A few days ago we reported that Pink Floyd and their record label EMI were warring over iTunes royalties. Part of the problem was Pink Floyd’s contention that their contract did grant EMI permission to sell their music on a song by song basis via iTunes. While some artists have undoubtedly made millions of dollars via singles on iTunes, Pink Floyd believes that its albums should be digested in their entirety, and that each song is inextricably tied and connected with the next. That being the case, Pink Floyd believes that selling their album 1 song at a time is a knock against their artistic integrity.
The obvious problem, though, is that Pink Floyd’s current contract was drawn up in 1999 – years before iTunes even existed. So while EMI was prohibited from selling CD tracks as singles, the issues of whether or not that should apply to digital sales was somewhat cloudy.
In a recent ruling from the High Court in London, a Judge has sided with Pink Floyd in their quest for over 10 million pounds in unpaid royalties. While EMI has not yet been ordered to stop selling individual Pink Floyd tracks on iTunes and other music download services, that may very well be next on the agenda.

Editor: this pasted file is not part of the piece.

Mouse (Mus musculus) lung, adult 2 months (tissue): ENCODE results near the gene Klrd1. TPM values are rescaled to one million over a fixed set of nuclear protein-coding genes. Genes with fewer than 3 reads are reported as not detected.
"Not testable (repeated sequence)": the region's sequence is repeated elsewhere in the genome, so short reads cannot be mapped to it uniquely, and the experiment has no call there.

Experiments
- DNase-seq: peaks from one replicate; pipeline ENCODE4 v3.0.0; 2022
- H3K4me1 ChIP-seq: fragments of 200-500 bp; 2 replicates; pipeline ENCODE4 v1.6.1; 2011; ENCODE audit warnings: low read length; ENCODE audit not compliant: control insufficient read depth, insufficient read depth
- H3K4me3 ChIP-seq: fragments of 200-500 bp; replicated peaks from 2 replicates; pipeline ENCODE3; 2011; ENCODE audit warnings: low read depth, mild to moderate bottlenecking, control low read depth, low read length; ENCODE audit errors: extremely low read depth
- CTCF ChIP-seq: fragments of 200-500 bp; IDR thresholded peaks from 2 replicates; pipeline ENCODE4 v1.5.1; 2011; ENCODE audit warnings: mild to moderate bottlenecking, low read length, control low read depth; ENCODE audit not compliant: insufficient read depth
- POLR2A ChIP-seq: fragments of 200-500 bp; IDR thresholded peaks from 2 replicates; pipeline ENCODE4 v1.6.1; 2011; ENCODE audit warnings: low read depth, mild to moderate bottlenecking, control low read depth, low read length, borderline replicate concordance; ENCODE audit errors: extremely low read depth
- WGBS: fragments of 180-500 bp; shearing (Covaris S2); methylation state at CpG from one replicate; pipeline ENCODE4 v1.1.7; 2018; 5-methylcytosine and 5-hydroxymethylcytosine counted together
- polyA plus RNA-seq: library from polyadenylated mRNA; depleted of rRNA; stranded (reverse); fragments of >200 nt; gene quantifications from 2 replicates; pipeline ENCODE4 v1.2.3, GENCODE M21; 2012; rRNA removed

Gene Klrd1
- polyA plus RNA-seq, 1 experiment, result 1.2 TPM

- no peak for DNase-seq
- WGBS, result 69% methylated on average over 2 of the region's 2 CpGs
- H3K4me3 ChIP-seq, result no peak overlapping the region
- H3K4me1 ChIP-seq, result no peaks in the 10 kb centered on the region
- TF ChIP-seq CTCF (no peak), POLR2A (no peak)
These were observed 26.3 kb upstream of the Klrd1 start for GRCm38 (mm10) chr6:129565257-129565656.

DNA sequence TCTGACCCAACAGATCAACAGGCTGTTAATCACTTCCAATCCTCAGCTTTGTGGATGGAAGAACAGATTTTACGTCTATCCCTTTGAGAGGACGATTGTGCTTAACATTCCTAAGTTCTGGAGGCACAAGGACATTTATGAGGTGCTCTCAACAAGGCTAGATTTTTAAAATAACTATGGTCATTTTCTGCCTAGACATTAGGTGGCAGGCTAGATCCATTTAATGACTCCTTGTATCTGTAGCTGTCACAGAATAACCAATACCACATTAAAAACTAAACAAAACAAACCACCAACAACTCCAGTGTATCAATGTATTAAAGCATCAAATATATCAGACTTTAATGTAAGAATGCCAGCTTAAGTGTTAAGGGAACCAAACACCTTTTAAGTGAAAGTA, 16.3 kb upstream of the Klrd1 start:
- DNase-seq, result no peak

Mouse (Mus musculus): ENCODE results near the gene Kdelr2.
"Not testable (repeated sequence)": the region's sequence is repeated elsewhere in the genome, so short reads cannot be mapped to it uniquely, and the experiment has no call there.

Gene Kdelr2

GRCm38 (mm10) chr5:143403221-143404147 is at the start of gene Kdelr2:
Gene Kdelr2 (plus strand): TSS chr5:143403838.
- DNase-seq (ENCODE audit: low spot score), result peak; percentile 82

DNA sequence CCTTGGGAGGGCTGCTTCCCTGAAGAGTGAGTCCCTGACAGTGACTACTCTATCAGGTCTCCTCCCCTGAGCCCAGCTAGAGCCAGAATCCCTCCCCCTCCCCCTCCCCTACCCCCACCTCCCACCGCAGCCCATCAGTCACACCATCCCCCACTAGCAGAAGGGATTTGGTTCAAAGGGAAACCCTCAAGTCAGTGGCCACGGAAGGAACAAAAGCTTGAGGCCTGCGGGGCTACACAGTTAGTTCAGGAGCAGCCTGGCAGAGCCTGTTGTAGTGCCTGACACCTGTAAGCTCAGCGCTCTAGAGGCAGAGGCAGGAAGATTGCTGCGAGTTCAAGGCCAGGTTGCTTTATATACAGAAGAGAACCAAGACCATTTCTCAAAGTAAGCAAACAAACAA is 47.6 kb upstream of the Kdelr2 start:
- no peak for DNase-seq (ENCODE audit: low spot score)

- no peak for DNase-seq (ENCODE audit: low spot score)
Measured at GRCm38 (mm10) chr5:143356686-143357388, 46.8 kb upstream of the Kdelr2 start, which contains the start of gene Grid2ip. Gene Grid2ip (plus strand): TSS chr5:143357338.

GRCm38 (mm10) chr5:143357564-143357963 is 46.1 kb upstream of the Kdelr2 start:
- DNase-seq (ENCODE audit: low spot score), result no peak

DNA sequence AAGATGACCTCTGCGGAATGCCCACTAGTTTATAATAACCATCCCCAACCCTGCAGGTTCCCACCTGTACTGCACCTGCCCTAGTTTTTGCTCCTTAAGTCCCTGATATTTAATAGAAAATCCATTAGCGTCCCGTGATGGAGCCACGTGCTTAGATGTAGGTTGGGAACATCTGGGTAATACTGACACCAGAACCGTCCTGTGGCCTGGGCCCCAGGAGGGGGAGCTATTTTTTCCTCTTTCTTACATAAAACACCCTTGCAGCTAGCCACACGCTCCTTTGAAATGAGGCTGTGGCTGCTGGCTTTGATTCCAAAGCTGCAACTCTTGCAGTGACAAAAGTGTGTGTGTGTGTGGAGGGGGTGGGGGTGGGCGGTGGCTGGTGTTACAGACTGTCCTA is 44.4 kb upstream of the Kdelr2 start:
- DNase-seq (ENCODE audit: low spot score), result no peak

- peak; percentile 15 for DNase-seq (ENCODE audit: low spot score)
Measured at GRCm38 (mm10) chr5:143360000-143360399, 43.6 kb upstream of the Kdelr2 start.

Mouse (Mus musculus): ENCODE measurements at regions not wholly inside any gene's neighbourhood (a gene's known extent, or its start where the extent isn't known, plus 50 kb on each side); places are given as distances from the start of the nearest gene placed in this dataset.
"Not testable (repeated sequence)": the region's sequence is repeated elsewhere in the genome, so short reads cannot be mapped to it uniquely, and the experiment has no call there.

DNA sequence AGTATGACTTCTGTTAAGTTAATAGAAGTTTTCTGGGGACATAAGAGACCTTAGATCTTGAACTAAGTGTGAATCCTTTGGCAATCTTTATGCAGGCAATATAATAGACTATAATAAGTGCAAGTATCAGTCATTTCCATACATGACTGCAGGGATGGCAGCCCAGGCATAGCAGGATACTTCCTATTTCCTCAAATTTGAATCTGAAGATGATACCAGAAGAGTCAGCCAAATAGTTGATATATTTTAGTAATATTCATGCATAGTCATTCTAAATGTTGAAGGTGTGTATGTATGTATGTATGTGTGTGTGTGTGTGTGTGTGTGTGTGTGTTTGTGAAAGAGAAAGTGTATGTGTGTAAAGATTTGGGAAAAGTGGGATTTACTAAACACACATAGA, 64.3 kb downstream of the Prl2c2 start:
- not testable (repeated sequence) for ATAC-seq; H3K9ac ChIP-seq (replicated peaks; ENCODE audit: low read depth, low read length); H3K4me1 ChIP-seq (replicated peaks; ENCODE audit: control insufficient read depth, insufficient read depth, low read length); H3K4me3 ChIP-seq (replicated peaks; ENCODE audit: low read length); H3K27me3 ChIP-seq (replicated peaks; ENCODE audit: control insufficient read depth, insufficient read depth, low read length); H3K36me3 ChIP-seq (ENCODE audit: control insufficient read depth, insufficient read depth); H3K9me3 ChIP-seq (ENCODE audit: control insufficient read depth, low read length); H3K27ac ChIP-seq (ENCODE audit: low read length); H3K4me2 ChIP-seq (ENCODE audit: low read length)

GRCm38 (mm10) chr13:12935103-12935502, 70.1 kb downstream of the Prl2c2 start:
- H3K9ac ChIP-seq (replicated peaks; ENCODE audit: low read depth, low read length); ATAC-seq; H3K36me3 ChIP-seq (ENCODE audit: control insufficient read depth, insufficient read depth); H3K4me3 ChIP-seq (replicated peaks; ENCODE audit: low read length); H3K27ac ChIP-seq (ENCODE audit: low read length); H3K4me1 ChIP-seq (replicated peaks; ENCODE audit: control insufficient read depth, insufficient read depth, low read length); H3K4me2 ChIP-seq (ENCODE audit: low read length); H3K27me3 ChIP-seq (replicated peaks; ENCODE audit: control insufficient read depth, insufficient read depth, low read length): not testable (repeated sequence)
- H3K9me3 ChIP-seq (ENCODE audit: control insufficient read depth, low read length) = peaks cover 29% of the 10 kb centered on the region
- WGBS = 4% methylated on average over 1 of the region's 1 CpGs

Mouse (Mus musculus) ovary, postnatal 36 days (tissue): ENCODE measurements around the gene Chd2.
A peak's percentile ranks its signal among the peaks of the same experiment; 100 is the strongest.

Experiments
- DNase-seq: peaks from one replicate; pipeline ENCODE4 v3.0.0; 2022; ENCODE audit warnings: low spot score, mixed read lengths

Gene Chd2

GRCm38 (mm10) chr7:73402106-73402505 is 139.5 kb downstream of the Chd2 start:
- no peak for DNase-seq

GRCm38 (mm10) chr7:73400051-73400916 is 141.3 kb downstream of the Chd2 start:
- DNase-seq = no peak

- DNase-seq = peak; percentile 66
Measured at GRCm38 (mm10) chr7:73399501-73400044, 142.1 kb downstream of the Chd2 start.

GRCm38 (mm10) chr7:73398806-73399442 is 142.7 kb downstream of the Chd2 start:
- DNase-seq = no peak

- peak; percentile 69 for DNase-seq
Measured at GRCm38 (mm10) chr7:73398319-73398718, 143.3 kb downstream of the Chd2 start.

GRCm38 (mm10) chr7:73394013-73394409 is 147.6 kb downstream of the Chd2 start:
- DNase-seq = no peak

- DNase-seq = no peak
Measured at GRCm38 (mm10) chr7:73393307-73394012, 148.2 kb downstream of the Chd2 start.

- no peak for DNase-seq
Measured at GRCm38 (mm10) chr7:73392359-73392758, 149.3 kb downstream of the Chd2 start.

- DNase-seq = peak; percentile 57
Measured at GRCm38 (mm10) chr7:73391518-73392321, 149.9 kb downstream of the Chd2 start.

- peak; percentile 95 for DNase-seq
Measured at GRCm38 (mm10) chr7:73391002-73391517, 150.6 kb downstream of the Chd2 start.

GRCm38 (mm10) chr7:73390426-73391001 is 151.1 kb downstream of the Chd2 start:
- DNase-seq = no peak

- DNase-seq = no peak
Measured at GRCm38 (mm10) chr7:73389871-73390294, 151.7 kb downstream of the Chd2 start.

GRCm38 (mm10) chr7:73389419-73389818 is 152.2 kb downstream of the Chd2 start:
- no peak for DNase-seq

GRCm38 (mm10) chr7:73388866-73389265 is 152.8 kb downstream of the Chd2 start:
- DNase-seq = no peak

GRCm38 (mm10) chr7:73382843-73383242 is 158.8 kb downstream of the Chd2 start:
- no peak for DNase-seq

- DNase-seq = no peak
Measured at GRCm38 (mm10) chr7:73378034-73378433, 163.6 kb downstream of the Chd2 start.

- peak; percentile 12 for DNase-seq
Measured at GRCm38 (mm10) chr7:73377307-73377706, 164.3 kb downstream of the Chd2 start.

In articulating the reasoning behind the decision, Chancellor Sir Andrew Morritt (gotta love that name) wrote that there was a clause in Pink Floyd’s current contract which is intended to “preserve the artistic integrity of the albums.”
Now “artistic integrity” is naturally an idea open to interpretation, but the final deterimination should obviously be left up to the artists themselves. Morritt went on to say that EMI was “not entitled to exploit recording by online distribution or by any other means other than the original album, without the consent of Pink Floyd.”
Per the Court’s ruling, EMI will pay $60,000 to Pink Floyd, with a further fine to be decided in the future.
And the battle of individual song sales vs. artistic integrity rages on.